A further disadvantage of known accident printers is the long transmission time of data recorded in a volatile memory (RAM) to a non-volatile memory (e.g. EEROM). Typically, the RAM content is written into an EEPROM via a serial bus, such as the SPI. The transmission time grows linearly with the number of bytes to be transmitted. The slow transmission rate (e.g. 10 ms/byte) is unsuitable for transmitting the necessary volume of data for the actualization of an accident data memory functionality, after a crash in which there has been a probable collapse of the supply voltage as a result of damage to components of the vehicle's electrical system, or a specific disconnecting of the battery after detection of the accident.
Accident data printers are also known in which the corresponding data are not transmitted from a RAM to an EEPROM. For example, it is possible to configure the RAM battery-buffered, this actual construction being known in at least one commercially available accident data printer. However, in control equipment, battery-buffering is regarded as very unfavorable, since these do not have their own batteries, and the vehicle electrical system can break down during an accident. As was already mentioned, however, if data are to be transmitted in control equipment from a RAM to an EEPROM, a serial bus is frequently installed.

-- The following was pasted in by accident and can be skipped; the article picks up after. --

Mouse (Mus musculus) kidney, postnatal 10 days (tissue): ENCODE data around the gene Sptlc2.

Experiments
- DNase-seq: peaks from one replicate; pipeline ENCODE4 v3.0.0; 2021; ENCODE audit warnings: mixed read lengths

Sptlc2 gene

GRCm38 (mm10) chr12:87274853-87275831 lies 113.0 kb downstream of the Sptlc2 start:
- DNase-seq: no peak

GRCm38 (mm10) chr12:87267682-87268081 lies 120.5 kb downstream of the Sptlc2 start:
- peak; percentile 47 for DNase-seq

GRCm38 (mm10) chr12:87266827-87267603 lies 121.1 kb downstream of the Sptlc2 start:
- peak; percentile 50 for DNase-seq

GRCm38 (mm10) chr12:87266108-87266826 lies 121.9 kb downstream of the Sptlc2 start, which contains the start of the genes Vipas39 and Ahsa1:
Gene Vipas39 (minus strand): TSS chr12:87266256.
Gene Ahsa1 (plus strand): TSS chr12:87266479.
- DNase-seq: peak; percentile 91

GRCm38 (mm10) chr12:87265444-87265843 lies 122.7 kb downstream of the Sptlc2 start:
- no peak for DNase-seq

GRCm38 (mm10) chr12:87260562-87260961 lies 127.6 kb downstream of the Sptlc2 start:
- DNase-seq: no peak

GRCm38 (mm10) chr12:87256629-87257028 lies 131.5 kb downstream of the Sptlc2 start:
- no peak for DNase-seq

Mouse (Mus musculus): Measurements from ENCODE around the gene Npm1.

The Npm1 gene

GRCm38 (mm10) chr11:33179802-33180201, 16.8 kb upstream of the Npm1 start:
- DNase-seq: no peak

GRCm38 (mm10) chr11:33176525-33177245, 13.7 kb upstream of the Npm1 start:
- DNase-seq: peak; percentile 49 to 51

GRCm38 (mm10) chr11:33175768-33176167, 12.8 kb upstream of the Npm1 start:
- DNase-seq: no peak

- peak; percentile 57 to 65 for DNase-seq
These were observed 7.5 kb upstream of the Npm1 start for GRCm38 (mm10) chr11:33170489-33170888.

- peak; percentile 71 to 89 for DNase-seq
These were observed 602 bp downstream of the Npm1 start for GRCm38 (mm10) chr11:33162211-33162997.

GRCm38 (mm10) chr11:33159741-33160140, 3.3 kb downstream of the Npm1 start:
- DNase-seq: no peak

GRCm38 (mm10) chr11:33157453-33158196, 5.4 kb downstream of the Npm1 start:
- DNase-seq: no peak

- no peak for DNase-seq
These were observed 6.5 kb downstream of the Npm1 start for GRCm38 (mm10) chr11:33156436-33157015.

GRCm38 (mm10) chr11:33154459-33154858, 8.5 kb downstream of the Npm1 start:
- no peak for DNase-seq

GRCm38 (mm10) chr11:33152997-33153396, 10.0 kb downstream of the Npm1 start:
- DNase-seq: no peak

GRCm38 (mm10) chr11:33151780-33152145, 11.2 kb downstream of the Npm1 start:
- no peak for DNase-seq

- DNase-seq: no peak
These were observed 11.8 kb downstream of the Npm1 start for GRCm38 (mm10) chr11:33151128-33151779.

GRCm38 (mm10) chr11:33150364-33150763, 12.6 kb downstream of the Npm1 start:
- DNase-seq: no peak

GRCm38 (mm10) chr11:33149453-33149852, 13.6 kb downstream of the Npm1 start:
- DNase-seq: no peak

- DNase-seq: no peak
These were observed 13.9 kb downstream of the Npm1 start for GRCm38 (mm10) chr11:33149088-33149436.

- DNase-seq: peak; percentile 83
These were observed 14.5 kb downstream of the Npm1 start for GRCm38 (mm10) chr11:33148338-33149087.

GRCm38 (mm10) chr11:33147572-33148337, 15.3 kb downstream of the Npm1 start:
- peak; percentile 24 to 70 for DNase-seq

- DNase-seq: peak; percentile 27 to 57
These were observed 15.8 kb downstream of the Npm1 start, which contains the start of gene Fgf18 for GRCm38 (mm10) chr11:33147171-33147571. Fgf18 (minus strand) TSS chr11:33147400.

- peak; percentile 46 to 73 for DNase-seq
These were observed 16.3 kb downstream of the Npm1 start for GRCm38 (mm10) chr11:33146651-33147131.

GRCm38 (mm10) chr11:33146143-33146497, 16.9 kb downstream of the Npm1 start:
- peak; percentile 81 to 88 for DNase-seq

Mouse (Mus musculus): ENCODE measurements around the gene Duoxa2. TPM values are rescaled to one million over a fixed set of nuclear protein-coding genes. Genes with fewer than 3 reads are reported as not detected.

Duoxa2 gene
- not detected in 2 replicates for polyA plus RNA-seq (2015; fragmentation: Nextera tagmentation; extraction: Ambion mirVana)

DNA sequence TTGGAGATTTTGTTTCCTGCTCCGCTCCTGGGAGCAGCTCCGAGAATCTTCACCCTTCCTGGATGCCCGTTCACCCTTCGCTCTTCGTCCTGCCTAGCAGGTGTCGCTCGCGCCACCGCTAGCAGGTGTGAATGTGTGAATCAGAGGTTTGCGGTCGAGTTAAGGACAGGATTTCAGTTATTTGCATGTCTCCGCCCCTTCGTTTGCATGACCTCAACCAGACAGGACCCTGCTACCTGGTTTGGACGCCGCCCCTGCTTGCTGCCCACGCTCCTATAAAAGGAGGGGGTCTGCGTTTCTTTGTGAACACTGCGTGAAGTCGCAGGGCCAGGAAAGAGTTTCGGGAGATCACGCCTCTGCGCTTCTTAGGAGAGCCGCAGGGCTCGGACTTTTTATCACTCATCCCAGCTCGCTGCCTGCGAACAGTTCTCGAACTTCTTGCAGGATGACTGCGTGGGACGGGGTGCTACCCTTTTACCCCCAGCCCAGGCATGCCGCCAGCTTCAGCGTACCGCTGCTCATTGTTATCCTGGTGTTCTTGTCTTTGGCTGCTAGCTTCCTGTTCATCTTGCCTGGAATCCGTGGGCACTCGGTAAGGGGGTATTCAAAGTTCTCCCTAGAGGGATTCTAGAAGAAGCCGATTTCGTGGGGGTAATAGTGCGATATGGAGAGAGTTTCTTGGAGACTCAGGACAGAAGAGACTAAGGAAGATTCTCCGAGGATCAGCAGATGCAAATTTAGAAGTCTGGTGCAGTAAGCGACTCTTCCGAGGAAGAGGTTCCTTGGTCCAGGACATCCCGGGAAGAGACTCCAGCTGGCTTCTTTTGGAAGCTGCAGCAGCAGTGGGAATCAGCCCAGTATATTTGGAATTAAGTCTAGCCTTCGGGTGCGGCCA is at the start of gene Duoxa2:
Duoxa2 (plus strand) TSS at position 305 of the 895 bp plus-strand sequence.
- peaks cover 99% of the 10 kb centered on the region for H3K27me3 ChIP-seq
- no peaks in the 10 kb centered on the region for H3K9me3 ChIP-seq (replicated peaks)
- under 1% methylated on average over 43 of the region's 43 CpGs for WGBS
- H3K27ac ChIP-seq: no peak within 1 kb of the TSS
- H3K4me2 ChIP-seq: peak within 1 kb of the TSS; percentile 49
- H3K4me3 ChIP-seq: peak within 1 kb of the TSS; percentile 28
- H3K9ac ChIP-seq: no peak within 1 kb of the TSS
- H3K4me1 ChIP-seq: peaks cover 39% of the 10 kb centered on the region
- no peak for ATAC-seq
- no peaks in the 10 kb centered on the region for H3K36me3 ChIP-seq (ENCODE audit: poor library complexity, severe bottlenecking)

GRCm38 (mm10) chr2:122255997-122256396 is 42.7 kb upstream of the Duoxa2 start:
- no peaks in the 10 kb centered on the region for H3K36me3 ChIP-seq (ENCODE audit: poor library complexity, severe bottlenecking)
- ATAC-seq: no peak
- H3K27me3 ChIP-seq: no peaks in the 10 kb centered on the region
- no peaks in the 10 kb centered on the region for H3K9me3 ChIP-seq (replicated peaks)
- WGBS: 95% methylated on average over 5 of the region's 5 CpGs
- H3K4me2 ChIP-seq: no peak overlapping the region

It is an object of the present invention to provide a method and a device for recording data from parameter values captured by means of sensors in a vehicle, particularly for the reconstruction of accidents, as well as a memory device for recording such data, it being possible to record all relevant data continuously using low memory volume, and to save it in a short period of time.
In addition, the present invention relates to a computer program, on a storage medium or data carrier, which, by being run on a computer or a control device executes a method according to the present invention. In this regard, the referenced storage medium can be permanently integrated into the computer or the control device, as, for instance, a RAM, E(E)PROM, flash EPROM, hard disk, etc., or it can be mobile, such as a diskette, CD-ROM or the like.
According to the present invention, the parameter values and/or data calculated from them are recorded at increasing time intervals at decreasing density for an instantaneous capturing point in time. For it has been shown that a high recording density is required in only a very short time space before an accident, since at that time high rates of change are probable in the parameter values. Values going back farther in time can be recorded at lesser resolution, since lower rates of change can be assumed, and the relevance of the data decreases with increasing time interval from the accident.
According to the present invention, the recording density can decrease, for example, exponentially, linearly or step-wise with increasing time interval from the instantaneous capturing point in time (that is, from the possible accident point in time). It is advantageous and easily feasible in practice to record the parameter values at discretely decreasing recording frequency, a suitable, predefined number of steps (such as 2 to 8, advantageously 3 to 6) being set to cover the recording time space.